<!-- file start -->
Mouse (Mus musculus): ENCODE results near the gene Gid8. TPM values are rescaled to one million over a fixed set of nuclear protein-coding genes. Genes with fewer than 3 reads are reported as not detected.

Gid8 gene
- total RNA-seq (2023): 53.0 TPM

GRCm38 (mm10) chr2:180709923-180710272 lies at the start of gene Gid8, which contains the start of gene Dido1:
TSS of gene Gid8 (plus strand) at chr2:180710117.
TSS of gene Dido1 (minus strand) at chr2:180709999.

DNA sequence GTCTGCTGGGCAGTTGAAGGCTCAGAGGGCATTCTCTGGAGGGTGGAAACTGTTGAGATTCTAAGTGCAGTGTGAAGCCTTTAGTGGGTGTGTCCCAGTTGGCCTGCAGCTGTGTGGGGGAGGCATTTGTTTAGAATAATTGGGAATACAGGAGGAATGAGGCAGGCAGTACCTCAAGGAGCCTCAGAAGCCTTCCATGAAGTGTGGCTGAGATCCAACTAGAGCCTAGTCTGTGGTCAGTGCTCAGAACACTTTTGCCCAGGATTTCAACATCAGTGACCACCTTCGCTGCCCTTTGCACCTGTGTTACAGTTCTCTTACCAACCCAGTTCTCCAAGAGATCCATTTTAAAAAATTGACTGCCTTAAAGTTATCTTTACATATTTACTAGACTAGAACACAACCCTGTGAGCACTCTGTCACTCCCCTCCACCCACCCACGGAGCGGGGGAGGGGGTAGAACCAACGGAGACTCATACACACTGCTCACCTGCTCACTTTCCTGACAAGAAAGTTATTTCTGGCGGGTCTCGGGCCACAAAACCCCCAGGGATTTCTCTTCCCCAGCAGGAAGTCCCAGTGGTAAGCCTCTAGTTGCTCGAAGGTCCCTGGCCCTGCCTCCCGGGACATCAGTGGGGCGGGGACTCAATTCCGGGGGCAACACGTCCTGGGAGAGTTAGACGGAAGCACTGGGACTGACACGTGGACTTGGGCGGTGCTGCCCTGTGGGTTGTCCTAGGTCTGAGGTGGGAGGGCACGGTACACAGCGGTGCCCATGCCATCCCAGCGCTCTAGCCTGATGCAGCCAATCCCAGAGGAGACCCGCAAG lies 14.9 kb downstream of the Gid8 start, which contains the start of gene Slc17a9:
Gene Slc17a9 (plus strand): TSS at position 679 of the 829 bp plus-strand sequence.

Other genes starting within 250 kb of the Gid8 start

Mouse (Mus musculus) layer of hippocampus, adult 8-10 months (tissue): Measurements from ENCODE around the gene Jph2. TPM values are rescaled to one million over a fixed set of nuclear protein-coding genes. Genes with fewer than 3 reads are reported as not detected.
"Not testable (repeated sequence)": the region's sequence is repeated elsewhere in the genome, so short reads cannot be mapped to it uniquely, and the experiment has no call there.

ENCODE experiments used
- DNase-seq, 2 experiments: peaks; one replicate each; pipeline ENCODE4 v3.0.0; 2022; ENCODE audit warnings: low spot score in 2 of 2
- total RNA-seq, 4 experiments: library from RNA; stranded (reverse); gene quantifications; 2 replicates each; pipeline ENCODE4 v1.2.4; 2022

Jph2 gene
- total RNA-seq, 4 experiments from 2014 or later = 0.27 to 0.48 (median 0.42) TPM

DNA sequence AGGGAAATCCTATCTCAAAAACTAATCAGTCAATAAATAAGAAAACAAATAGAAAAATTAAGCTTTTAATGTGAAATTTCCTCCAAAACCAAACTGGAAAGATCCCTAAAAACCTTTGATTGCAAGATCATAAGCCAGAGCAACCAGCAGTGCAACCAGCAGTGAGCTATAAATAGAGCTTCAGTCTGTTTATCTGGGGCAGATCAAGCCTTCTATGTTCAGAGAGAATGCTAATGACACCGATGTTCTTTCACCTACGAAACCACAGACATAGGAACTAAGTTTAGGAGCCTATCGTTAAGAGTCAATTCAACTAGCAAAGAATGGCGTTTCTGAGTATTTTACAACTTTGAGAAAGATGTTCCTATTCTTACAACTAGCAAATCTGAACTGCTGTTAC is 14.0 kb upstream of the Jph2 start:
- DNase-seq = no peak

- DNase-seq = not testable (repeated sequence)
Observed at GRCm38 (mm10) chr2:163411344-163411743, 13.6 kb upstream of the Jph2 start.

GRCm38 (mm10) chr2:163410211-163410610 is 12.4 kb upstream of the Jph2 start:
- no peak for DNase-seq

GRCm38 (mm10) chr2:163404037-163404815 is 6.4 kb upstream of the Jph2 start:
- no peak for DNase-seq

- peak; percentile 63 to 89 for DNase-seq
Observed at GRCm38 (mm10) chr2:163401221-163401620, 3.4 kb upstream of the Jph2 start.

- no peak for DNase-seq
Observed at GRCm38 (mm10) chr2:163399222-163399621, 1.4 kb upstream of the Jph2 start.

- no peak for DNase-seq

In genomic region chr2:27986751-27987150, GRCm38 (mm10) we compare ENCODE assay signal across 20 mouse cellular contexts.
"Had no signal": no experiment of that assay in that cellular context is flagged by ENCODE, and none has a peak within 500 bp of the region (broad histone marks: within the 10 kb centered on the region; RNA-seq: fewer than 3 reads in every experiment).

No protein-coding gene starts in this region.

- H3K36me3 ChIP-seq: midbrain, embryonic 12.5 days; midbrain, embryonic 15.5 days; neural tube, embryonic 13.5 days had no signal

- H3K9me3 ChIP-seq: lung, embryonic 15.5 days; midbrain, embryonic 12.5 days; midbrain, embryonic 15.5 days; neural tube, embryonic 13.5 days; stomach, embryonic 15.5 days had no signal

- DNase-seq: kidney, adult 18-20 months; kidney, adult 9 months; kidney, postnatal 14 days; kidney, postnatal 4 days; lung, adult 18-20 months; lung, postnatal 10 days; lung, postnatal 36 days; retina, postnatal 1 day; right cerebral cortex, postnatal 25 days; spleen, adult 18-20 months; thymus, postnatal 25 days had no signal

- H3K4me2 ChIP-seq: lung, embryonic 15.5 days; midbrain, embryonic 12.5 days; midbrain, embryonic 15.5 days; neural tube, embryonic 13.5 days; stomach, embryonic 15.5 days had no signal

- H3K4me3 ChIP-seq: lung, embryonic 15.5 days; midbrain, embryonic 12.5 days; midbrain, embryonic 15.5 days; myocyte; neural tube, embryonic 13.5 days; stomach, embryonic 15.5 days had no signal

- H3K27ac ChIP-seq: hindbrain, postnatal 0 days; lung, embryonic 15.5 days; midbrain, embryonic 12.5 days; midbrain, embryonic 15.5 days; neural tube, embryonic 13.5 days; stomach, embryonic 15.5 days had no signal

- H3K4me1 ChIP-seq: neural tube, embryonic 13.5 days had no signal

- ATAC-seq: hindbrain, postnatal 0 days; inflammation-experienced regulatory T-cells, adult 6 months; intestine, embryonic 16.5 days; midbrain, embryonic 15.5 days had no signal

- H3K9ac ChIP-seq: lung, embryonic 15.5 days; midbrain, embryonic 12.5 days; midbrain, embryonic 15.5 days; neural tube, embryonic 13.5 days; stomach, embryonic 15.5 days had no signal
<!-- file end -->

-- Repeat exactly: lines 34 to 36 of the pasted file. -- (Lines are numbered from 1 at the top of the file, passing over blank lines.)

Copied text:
- H3K9me3 ChIP-seq: lung, embryonic 15.5 days; midbrain, embryonic 12.5 days; midbrain, embryonic 15.5 days; neural tube, embryonic 13.5 days; stomach, embryonic 15.5 days had no signal

- DNase-seq: kidney, adult 18-20 months; kidney, adult 9 months; kidney, postnatal 14 days; kidney, postnatal 4 days; lung, adult 18-20 months; lung, postnatal 10 days; lung, postnatal 36 days; retina, postnatal 1 day; right cerebral cortex, postnatal 25 days; spleen, adult 18-20 months; thymus, postnatal 25 days had no signal

- H3K4me2 ChIP-seq: lung, embryonic 15.5 days; midbrain, embryonic 12.5 days; midbrain, embryonic 15.5 days; neural tube, embryonic 13.5 days; stomach, embryonic 15.5 days had no signal